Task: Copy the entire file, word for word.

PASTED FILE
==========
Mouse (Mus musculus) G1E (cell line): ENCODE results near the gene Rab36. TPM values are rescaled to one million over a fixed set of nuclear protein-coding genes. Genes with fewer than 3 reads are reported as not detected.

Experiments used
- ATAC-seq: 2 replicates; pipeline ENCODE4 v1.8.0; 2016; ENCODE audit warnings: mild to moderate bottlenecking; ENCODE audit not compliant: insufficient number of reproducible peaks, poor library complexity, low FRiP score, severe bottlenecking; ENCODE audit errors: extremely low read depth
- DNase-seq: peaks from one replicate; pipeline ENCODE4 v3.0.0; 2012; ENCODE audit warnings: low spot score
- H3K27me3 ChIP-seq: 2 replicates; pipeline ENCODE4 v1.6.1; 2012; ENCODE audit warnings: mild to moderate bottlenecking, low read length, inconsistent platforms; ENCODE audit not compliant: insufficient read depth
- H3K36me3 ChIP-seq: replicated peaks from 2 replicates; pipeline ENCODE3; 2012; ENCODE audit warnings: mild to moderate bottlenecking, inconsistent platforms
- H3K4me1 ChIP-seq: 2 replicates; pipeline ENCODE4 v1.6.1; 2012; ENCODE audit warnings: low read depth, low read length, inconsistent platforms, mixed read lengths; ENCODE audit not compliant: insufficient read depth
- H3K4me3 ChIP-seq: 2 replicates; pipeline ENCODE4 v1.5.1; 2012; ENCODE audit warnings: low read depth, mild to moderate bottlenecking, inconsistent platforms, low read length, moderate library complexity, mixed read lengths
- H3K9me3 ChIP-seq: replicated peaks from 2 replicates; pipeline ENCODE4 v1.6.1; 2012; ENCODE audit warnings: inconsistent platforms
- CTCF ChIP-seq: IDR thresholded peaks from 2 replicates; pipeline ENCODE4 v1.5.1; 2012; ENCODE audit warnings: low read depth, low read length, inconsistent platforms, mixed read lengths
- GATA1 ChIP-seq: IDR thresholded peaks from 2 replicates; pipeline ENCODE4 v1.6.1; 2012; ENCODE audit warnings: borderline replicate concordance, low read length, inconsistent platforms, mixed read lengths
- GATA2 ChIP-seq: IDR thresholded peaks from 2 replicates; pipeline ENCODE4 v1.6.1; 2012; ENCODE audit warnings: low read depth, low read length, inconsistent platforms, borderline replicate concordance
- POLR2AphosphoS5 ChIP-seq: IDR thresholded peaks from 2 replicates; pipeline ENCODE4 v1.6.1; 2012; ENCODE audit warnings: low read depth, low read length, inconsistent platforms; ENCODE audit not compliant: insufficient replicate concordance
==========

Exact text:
Mouse (Mus musculus) G1E (cell line): ENCODE results near the gene Rab36. TPM values are rescaled to one million over a fixed set of nuclear protein-coding genes. Genes with fewer than 3 reads are reported as not detected.

Experiments used
- ATAC-seq: 2 replicates; pipeline ENCODE4 v1.8.0; 2016; ENCODE audit warnings: mild to moderate bottlenecking; ENCODE audit not compliant: insufficient number of reproducible peaks, poor library complexity, low FRiP score, severe bottlenecking; ENCODE audit errors: extremely low read depth
- DNase-seq: peaks from one replicate; pipeline ENCODE4 v3.0.0; 2012; ENCODE audit warnings: low spot score
- H3K27me3 ChIP-seq: 2 replicates; pipeline ENCODE4 v1.6.1; 2012; ENCODE audit warnings: mild to moderate bottlenecking, low read length, inconsistent platforms; ENCODE audit not compliant: insufficient read depth
- H3K36me3 ChIP-seq: replicated peaks from 2 replicates; pipeline ENCODE3; 2012; ENCODE audit warnings: mild to moderate bottlenecking, inconsistent platforms
- H3K4me1 ChIP-seq: 2 replicates; pipeline ENCODE4 v1.6.1; 2012; ENCODE audit warnings: low read depth, low read length, inconsistent platforms, mixed read lengths; ENCODE audit not compliant: insufficient read depth
- H3K4me3 ChIP-seq: 2 replicates; pipeline ENCODE4 v1.5.1; 2012; ENCODE audit warnings: low read depth, mild to moderate bottlenecking, inconsistent platforms, low read length, moderate library complexity, mixed read lengths
- H3K9me3 ChIP-seq: replicated peaks from 2 replicates; pipeline ENCODE4 v1.6.1; 2012; ENCODE audit warnings: inconsistent platforms
- CTCF ChIP-seq: IDR thresholded peaks from 2 replicates; pipeline ENCODE4 v1.5.1; 2012; ENCODE audit warnings: low read depth, low read length, inconsistent platforms, mixed read lengths
- GATA1 ChIP-seq: IDR thresholded peaks from 2 replicates; pipeline ENCODE4 v1.6.1; 2012; ENCODE audit warnings: borderline replicate concordance, low read length, inconsistent platforms, mixed read lengths
- GATA2 ChIP-seq: IDR thresholded peaks from 2 replicates; pipeline ENCODE4 v1.6.1; 2012; ENCODE audit warnings: low read depth, low read length, inconsistent platforms, borderline replicate concordance
- POLR2AphosphoS5 ChIP-seq: IDR thresholded peaks from 2 replicates; pipeline ENCODE4 v1.6.1; 2012; ENCODE audit warnings: low read depth, low read length, inconsistent platforms; ENCODE audit not compliant: insufficient replicate concordance